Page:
New Jersey man accused of trying to hire "cannibal cop" to kidnap woman
NEW YORK (Reuters) - A New Jersey man was arrested on Friday for offering to pay $5,000 to the so-called "cannibal cop" to kidnap a woman and deliver her to be raped, according to the FBI.
Federal authorities charged Michael Vanhise, 22, with conspiracy to commit kidnapping with Gilberto Valle III, a New York police officer who was arrested in October and charged with conspiring to kidnap, torture, cook and eat women.
In a series of emails in January and February of last year, Vanhise tried to bargain down the kidnapping fee and urged the police officer to "just make sure she doesn't die before I get her," according to a criminal complaint unsealed on Friday.
"No need to worry," Valle replied in an email, prosecutors allege. "She will be alive. It's a short drive to you."
Vanhise admitted to investigators he sent the emails, prosecutors said.
Valle, nicknamed the "cannibal cop" by New York media, was accused of targeting women whose names were discovered in a file on his computer.
No money ever changed hands and prosecutors have not said why the kidnapping plot discussed in February had not materialized by the time Valle was arrested eight months later.
Valle said he was merely engaged in online fantasy role play and pleaded not guilty in November. His trial is set to begin later this month.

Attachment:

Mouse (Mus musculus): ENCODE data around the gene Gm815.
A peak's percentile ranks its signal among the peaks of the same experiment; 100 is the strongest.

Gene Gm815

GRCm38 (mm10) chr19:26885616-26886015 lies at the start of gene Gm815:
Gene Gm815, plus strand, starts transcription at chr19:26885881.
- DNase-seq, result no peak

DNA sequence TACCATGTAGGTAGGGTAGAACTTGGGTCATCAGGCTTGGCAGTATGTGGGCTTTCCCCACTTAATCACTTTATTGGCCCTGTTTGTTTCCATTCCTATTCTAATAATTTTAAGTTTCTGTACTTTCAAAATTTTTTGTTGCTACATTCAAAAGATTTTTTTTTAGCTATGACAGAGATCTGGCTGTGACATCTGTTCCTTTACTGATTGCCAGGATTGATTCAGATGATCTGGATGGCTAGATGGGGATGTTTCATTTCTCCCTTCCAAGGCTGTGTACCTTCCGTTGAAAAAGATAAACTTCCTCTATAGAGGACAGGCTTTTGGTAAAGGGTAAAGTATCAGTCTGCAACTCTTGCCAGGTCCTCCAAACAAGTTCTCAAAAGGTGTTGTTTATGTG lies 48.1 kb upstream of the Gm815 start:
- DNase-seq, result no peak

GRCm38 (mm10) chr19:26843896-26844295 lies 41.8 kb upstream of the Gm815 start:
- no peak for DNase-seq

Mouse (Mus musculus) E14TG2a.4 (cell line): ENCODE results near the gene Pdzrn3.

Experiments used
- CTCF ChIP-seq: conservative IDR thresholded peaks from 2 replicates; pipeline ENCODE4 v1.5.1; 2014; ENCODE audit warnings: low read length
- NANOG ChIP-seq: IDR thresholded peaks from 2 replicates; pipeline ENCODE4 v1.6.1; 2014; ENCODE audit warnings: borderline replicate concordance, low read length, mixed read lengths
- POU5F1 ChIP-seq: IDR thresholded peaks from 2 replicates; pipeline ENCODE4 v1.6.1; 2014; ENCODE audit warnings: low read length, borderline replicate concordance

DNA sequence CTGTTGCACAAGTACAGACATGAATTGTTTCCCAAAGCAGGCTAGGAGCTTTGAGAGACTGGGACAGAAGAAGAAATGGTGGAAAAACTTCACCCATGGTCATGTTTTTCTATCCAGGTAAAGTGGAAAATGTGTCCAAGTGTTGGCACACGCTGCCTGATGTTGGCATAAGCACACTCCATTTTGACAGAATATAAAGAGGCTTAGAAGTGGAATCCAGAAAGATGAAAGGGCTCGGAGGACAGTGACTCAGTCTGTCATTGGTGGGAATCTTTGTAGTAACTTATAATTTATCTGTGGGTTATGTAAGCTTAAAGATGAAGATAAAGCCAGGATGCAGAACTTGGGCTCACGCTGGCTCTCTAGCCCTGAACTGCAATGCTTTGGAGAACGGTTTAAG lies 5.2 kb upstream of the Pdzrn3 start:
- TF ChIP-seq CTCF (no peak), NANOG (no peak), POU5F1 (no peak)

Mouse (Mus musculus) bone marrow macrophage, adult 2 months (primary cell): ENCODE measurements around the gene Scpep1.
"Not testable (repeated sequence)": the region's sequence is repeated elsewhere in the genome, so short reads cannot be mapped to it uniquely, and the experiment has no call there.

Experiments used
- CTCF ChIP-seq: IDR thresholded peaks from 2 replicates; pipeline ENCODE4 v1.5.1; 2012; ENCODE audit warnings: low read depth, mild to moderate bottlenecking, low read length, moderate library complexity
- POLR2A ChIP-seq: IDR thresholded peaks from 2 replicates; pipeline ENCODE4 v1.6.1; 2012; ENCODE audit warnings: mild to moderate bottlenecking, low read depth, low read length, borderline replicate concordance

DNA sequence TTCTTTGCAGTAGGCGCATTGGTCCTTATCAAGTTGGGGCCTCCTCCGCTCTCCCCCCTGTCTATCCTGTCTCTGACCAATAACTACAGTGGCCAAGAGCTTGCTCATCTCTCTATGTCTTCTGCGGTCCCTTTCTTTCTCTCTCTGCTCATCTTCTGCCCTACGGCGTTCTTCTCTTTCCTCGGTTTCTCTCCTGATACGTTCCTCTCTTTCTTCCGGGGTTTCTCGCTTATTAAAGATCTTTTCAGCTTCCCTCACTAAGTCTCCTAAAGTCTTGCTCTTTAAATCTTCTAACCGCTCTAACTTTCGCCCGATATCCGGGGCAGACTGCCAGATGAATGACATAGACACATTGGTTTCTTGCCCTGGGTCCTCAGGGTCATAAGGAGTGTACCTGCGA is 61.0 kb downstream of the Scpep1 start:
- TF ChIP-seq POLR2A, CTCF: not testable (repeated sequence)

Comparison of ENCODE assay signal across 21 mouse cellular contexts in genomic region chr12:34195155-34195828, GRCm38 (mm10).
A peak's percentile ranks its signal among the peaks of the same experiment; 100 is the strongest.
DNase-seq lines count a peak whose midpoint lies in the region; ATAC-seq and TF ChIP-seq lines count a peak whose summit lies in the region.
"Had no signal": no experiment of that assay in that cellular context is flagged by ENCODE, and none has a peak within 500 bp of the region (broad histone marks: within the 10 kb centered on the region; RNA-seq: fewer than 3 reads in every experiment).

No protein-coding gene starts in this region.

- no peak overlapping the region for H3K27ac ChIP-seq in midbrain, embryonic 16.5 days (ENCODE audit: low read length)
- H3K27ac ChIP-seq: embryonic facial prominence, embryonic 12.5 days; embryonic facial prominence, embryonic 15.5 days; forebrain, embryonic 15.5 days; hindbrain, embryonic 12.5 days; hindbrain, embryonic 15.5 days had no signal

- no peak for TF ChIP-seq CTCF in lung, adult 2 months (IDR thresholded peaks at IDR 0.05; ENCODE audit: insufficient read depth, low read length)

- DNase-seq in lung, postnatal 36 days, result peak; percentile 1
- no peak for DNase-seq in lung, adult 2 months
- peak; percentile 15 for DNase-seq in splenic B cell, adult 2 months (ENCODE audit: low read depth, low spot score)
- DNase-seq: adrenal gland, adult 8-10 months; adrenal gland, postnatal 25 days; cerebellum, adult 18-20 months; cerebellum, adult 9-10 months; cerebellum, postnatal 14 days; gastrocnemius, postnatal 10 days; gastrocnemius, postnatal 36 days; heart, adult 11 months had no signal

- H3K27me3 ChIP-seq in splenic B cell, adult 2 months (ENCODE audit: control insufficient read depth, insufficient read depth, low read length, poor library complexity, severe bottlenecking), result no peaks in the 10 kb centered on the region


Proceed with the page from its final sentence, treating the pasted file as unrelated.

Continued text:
Vanhise, a married New Jersey mechanic with two young children, was charged with one count of conspiracy to commit kidnapping. He appeared briefly in federal magistrate court late Friday in jeans and a black T-shirt. A bail hearing was scheduled for Monday.
His court-appointed attorney, Alice Fontier, said Vanhise has been meeting with federal prosecutors since October, when Valle was arrested.
Valle's attorney, Julia Gatto, attended Vanhise's court appearance as an observer. She asserted outside of court that authorities arrested Vanhise as a "strategic" move to discourage him from testifying in Valle's defense.
"We believe that if he was called as a defense witness" in the Valle trial "his testimony would have exonerated my client," Gatto said. "Now that he has criminal exposure, he would be advised by his attorney not to testify because he could incriminate himself."
But prosecutors on Friday described the case as "bone-chilling" and detailed email exchanges between the pair that they said demonstrated that the men were serious about the kidnapping.
Vanhise was also accused of emailing photos and the home address of a girl from his Hamilton, New Jersey, neighborhood to two unnamed people, according to a criminal complaint, which said Vanhise solicited the girl's kidnapping.
Valle's estranged wife tipped off authorities after she discovered a disturbing file on his computer, a law enforcement official said.
The file, called "Abducting and Cooking: A Blueprint," contained the names and pictures of at least 100 women, and the addresses and physical descriptions of some of them, according to court documents.
Authorities charged last fall that Valle had undertaken surveillance of some of the women at their places of employment and their homes.
Valle was denied bail by a judge who called the charges "profoundly disturbing."
Both men face a maximum sentence of life in prison if convicted.